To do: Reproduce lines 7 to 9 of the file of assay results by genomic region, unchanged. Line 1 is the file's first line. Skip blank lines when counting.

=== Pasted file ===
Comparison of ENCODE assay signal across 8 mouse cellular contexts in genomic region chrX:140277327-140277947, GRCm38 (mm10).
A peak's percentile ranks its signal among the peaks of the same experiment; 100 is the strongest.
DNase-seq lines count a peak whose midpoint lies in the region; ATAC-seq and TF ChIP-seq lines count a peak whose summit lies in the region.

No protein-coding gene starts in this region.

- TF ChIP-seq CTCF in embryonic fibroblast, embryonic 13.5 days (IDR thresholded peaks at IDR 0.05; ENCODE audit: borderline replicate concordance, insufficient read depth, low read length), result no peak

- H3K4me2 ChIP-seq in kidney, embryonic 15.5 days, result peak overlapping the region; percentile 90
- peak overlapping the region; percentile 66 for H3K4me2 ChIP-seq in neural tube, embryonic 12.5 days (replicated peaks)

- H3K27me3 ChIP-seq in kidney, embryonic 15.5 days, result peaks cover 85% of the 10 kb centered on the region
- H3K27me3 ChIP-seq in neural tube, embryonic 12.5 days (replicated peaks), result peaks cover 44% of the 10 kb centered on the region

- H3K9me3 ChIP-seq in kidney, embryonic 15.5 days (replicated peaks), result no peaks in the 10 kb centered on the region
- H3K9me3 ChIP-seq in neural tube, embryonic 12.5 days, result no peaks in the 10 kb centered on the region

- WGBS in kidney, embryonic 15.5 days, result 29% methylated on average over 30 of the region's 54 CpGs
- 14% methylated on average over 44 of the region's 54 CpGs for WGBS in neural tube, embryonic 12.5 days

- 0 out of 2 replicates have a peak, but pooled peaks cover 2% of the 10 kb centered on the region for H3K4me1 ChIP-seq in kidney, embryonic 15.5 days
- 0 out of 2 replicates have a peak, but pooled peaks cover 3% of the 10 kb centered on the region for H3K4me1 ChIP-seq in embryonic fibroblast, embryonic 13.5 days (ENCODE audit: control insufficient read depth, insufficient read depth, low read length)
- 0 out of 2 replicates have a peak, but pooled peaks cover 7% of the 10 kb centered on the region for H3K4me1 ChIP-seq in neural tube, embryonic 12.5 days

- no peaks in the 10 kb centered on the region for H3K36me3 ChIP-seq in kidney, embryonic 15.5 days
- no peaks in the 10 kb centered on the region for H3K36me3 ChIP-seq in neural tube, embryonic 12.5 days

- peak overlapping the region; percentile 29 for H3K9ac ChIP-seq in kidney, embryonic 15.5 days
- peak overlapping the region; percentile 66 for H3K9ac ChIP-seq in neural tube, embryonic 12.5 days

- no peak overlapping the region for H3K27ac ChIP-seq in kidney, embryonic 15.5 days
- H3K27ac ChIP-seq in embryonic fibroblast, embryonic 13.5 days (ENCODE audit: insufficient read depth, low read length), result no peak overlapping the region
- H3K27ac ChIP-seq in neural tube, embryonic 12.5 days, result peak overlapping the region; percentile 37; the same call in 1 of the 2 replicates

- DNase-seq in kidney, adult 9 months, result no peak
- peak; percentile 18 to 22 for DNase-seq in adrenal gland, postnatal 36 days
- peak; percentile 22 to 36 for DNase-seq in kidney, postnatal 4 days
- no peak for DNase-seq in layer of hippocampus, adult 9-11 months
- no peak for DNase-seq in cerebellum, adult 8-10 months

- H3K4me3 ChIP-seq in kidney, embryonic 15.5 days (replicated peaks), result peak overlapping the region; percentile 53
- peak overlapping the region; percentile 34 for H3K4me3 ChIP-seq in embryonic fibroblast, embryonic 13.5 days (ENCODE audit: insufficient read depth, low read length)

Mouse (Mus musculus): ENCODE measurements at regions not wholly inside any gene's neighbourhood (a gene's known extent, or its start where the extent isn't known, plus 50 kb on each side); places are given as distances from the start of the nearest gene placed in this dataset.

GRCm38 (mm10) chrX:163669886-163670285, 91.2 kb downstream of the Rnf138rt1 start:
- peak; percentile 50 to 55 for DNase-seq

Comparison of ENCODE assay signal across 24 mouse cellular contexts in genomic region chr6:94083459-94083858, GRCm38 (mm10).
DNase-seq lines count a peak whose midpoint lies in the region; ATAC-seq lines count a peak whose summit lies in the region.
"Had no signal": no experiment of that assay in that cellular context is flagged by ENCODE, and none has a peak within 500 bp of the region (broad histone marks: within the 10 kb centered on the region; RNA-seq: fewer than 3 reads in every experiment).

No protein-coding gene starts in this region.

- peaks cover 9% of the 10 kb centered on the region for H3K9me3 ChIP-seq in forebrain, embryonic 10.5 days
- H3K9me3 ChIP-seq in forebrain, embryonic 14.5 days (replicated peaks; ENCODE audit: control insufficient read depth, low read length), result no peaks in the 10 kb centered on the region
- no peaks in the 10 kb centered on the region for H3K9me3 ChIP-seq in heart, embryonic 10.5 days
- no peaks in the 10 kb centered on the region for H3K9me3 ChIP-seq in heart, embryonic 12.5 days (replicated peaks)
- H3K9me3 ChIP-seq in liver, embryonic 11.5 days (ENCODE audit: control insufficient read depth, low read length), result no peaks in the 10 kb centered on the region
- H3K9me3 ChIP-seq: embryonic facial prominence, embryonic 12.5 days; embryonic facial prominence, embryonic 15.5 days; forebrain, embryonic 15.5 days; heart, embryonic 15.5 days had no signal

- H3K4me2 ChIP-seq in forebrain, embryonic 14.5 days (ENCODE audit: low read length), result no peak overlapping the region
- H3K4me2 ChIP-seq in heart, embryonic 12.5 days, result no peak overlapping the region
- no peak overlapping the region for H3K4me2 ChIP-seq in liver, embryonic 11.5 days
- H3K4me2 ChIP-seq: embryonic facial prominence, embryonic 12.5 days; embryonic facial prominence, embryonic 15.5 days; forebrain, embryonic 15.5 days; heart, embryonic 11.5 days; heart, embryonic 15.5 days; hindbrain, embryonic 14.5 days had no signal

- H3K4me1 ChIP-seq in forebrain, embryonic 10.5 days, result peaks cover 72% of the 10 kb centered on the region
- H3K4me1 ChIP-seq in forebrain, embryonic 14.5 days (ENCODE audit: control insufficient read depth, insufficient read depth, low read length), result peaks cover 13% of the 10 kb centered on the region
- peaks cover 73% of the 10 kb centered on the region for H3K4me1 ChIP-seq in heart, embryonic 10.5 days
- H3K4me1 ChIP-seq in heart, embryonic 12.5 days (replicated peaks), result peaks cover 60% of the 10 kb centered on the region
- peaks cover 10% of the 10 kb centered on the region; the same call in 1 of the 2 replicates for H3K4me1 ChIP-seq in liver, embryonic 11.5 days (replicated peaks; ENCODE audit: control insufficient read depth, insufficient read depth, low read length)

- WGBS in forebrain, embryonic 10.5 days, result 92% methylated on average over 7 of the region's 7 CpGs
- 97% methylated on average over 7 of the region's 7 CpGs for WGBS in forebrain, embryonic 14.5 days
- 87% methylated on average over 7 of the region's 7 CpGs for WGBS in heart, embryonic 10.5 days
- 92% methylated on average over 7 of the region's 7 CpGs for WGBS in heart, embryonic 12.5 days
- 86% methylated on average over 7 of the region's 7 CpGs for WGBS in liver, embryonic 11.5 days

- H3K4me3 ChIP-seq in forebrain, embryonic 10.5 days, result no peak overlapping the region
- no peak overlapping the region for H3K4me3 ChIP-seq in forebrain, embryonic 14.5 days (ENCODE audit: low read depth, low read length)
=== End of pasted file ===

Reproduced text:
- peak overlapping the region; percentile 66 for H3K4me2 ChIP-seq in neural tube, embryonic 12.5 days (replicated peaks)

- H3K27me3 ChIP-seq in kidney, embryonic 15.5 days, result peaks cover 85% of the 10 kb centered on the region
- H3K27me3 ChIP-seq in neural tube, embryonic 12.5 days (replicated peaks), result peaks cover 44% of the 10 kb centered on the region